Bench Press Frequency: The Ultimate Guide!


How often should you train the bench press? That is a great question!

The world’s strongest powerlifters train the bench press anywhere from once every 2 weeks on the low end to 4 times per week on the high end.

The key is to find the right frequency that works for you!

Introduction

  • Part 1: Bench Pressing Once Per Week
  • Part 2: Bench Pressing Once Every 5 Days
  • Part 3: Bench Pressing Twice Per Week
  • Part 4: High Frequency Bench Press Programs

In this comprehensive guide I will teach you how to build a world-class bench press using high, medium and low-frequency training programs.

Most of the world’s strongest powerlifters train the bench press 1-2 times per week. This is the favorite frequency of James Strickland, Eric Spoto and many other world record holders.

Some powerlifters like Dan Greene and Konstantin Konstantinovs get their best results training the bench press 3-4 times per week! Dan Greene says that higher-frequency programs are ideal for building muscular hypertrophy and perfecting your bench press technique.

Other powerlifters like Julius Maddox and Stan Efferding get better results training the bench press once every 10-14 days! These guys are so strong that they need more time to recover in between their workouts.

Here is Julius Maddox breaking the all-time world record with a 782 pound bench press:

Julius Maddox 782 Pound Bench Press

What an unbelievable lift!

Julius Maddox was training then bench press once every 10 days when he broke the all-time world record. In between his heavy bench press workouts he had an assistance day where he focused on push ups and other upper body assistance exercises.

So why do people get great results with such wildly different training frequencies?

The strength coach Charles Poliquin might have the answer. He says that your best training frequency is mostly determined by your genetics. Check it out:

“Of all the loading parameters, I think training frequency is the one that is most influenced by individual genetic differences.”

This explains why some people get great results with ultra-high frequency programs and others get great results with ultra-low frequency programs.

If you want to build a world-class bench press then you will probably get your best results using one of these 4 bench press training frequencies:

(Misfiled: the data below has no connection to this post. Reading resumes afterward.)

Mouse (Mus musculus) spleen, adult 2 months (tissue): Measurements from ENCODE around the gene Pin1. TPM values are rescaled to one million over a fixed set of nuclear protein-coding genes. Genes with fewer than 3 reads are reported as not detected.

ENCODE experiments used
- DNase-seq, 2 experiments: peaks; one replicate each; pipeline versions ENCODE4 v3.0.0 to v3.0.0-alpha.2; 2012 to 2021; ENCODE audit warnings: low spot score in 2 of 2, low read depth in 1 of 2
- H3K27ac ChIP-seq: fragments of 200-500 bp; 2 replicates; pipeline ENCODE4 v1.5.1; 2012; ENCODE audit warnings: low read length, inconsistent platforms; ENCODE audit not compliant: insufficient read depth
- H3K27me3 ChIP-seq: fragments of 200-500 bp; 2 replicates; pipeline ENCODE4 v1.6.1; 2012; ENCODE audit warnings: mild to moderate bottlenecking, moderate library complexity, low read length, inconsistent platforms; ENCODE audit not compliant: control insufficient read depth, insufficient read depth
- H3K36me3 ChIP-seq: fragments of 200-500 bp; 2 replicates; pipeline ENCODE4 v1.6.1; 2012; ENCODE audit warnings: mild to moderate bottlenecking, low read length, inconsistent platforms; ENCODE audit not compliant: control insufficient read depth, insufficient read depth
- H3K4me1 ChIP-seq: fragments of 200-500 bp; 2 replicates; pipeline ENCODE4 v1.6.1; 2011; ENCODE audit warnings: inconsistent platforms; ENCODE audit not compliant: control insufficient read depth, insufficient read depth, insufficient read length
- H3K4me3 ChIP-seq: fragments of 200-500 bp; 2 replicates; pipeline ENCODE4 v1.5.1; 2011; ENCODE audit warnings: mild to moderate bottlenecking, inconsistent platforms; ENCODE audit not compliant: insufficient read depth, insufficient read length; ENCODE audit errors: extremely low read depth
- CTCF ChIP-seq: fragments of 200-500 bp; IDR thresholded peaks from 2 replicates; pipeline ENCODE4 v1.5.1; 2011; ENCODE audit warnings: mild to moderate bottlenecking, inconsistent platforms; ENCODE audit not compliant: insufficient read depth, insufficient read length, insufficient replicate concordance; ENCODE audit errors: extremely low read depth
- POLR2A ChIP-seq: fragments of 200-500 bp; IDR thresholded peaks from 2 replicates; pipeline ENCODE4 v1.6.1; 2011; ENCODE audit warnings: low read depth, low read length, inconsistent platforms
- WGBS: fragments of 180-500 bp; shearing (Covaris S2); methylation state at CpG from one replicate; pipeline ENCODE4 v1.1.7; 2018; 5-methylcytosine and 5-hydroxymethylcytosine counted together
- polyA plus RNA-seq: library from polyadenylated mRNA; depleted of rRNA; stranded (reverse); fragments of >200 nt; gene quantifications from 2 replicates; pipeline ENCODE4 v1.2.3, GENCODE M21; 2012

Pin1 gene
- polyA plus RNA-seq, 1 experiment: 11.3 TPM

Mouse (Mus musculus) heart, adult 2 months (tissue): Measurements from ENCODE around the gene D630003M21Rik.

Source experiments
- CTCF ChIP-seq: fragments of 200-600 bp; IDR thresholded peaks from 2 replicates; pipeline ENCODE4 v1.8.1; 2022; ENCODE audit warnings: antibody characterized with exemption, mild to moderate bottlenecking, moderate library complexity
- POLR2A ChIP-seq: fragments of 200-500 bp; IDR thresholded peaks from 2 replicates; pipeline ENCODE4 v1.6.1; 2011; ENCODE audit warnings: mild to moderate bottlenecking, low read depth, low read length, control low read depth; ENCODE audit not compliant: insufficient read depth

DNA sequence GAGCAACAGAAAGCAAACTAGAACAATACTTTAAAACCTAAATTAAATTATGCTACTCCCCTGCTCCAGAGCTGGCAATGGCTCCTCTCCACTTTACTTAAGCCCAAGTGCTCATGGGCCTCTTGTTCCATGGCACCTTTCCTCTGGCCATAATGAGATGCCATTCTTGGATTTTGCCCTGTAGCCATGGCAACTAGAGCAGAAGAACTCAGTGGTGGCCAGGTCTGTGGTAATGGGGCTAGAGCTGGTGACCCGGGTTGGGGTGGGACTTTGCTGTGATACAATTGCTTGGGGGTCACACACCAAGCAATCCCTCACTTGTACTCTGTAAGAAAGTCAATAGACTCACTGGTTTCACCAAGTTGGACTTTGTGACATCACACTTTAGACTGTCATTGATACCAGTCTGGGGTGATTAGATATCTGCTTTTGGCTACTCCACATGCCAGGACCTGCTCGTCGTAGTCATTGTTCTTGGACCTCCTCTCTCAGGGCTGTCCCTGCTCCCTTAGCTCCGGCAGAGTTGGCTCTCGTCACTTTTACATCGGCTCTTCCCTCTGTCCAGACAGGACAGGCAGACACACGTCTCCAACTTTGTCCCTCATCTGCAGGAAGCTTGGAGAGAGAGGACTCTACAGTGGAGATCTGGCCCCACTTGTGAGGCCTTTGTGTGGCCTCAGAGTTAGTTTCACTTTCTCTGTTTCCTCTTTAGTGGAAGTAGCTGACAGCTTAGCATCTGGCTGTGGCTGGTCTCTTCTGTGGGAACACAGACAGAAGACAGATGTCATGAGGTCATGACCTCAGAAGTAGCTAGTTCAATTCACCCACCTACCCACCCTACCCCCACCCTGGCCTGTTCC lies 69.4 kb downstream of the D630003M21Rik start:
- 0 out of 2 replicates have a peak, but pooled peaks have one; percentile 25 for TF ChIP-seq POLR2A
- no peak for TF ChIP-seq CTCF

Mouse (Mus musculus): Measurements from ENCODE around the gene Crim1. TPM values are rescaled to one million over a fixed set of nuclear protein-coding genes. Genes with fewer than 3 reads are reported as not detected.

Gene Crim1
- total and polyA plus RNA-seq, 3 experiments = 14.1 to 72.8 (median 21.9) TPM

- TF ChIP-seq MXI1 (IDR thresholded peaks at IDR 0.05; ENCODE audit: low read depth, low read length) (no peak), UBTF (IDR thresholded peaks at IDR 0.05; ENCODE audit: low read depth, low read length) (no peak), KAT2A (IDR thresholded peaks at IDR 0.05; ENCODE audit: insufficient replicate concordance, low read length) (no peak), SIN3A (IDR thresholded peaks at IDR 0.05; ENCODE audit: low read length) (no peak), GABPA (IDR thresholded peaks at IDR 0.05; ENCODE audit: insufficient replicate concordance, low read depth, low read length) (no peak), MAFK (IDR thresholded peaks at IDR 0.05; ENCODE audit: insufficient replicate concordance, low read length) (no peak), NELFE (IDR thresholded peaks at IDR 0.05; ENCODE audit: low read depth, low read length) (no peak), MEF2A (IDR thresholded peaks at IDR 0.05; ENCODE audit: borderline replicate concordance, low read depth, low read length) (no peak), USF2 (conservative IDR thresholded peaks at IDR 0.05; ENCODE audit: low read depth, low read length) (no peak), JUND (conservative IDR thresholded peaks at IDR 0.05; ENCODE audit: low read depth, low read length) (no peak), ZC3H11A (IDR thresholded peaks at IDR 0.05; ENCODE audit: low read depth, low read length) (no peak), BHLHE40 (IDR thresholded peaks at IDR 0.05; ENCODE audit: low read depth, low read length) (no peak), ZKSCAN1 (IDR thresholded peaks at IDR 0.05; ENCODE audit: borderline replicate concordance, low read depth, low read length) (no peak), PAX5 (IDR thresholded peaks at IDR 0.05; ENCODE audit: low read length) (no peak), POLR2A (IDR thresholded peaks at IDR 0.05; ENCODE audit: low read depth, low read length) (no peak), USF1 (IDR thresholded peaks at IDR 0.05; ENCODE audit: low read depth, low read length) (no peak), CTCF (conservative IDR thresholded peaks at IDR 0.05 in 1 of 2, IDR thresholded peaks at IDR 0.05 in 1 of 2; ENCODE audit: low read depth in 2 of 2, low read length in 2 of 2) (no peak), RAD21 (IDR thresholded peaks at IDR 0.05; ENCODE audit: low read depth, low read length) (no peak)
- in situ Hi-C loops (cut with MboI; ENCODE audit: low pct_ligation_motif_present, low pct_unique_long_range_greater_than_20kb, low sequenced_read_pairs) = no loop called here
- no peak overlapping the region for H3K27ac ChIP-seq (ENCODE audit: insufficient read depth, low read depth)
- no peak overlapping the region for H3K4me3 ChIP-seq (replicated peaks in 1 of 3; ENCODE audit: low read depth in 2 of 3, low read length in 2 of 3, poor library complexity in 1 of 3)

Optimal Bench Press Training Frequency

  • Option #1: Bench Press Once Per Week
  • Option #2: Bench Press Once Every Five Days
  • Option #3: Bench Press Twice Per Week
  • Option #4: Bench Press 3-4 Times Per Week

The first option is to train the bench press once per week.

Some guys like James Strickland like to perform a heavy bench press work every week. Other guys like Stan Efferding like to rotate a bench press workout one week and a heavy assistance day the next week.

For example here is Stan Efferding performing his heavy bench press assistance day:

Stan Efferding’s Bench Press Assistance Workout

The second option is to train the bench press once every 5 days. Once again you can perform a heavy bench press workout every time or you can rotate between a heavy bench workout and a heavy assistance day.

Training the bench once every 5 days sounds weird but it works like magic for Julius Maddox and many other powerlifters.

The third option is to train the bench press twice per week. Many powerlifting teams including the Westside Barbell powerlifting team perform one heavy workout and one speed workout per week.

Eric Spoto also trained this way when he set his 722 pound world-record bench press. Check it out:

Eric Spoto’s World Record 722 Pound Bench Press

Finally you can also use a high-frequency program with 3-4 bench press workouts per week. Many legendary powerlifters like Ed Coan and Konstantin Konstantinovs prefer this approach.

I’m not here to tell you what to do. I’m here to show you how the world’s strongest powerlifters use these different strategies to set world records in the bench press.

Remember, success leaves clues. The programs in this article are a shortcut to a world-class bench press. I recommend you experiment and find the frequency that works best for you.

When you find the right program your bench press will shoot up faster than Doge Coin during a bull market run!

Note: if you have trouble reading the training routines in this article then check out this guide on how to read a training program. Now let’s get down to business…

Part 1: Bench Pressing Once Per Week

Many of the world’s strongest powerlifters train the bench press once per week.

I know there are a lot of “high-frequency gurus” who say that you have to train each exercise at least 2-3 times per week but the truth is many powerlifters get their best results with a low-frequency approach.

 

This the exact strategy that the powerlifter Peter Edgette used when he became the youngest man to bench press 600 pounds raw at 22 years old. Check it out:

Peter Edgette 600 Pound Bench Press

The powerlifting coach Josh Bryant says that low-frequency programs work great for people who have a large percentage of fast-twitch muscle fibers.

These guys make very deep inroads into their recovery ability and need more rest in between their workouts to make optimal progress.

There are two ways to use a once per week bench press training frequency

Two Ways To Bench Press Once Per Week

  • Option #1: Train The Bench Press Each Week
  • Option #2: Train The Bench Press Every Other Week 

Let’s take a closer look at both of these options.

Option #1: Train The Bench Press Each Week

This strategy is very simple: you train the bench press once per week on the same day. All of your assistance work for your chest, shoulders and triceps is also performed on this day.

Josh Bryant sometimes likes to use this option with guys like Peter Edgette who have a large percentage of fast-twitch muscle fibers.